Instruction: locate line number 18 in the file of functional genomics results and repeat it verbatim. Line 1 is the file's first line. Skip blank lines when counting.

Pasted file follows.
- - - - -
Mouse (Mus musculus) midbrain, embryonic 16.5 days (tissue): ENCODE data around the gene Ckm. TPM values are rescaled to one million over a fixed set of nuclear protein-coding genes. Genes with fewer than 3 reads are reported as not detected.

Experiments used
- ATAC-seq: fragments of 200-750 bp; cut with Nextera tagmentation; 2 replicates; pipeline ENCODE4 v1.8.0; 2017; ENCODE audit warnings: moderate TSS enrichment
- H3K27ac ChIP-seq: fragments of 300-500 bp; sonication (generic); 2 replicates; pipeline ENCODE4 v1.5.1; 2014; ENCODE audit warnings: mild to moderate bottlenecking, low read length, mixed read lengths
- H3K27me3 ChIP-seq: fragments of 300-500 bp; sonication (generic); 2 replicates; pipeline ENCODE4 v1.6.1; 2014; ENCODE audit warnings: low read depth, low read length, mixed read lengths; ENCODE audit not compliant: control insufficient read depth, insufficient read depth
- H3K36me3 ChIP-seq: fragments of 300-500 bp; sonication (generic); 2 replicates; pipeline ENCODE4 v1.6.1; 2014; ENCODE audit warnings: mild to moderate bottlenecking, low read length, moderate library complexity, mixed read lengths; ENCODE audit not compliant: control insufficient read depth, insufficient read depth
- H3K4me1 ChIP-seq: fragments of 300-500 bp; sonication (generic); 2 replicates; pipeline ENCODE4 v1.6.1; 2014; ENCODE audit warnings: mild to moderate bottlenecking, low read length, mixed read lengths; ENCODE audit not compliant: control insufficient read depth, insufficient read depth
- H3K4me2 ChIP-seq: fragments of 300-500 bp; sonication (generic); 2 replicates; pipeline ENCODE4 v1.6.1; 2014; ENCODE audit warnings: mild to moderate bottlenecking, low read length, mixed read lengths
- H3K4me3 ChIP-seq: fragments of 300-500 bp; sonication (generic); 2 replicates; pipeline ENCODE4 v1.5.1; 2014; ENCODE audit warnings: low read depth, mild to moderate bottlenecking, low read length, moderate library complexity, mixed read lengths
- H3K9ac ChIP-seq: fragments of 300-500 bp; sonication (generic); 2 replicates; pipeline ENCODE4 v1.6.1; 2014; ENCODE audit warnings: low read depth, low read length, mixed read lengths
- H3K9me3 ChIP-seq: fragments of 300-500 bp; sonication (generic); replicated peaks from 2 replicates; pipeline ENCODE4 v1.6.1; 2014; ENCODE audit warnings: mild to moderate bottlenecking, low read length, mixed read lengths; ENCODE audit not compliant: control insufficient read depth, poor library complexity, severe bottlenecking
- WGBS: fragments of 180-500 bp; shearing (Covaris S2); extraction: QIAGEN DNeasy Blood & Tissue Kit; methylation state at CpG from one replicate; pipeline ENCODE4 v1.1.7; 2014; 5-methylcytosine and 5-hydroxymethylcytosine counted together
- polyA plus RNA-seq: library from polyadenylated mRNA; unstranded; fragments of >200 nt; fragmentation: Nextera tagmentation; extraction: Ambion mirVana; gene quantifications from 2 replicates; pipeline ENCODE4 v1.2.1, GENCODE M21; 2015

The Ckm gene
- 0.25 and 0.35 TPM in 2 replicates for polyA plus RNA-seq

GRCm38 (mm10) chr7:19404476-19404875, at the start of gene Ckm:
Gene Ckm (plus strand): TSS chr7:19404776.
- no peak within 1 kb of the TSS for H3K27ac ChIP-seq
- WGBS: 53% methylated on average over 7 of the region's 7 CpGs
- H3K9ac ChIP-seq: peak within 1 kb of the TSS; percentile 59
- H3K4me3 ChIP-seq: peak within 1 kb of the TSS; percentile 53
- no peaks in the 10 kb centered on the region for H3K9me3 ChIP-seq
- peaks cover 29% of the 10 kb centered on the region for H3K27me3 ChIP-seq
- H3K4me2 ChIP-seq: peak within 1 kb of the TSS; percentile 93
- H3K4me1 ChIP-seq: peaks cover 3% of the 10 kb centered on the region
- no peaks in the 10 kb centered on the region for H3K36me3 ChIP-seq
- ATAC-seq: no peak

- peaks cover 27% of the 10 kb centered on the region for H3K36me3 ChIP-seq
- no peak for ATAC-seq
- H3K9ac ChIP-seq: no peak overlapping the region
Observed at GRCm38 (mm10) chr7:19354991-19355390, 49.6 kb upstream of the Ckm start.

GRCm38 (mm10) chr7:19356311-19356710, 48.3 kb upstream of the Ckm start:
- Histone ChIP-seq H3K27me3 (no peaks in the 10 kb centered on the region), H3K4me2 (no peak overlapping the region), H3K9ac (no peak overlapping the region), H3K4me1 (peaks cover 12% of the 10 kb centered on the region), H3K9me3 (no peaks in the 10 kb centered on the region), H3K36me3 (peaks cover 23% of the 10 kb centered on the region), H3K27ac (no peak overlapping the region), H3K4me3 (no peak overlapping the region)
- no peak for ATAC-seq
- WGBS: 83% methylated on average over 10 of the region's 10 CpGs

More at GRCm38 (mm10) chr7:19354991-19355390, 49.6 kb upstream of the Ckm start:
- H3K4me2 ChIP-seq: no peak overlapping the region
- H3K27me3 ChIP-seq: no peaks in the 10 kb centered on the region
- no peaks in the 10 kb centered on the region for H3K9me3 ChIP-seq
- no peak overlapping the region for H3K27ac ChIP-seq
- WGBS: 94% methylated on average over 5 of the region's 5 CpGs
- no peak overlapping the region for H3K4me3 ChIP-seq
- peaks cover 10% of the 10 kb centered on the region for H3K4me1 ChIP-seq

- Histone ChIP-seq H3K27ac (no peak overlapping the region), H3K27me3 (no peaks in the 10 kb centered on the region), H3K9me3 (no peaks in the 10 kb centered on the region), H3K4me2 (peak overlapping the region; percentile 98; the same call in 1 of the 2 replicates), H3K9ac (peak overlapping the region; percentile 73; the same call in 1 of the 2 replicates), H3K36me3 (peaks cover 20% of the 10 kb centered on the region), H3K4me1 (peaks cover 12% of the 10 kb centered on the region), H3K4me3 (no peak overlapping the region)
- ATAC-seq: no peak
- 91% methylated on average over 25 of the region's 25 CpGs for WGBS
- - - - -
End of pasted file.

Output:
- no peak within 1 kb of the TSS for H3K27ac ChIP-seq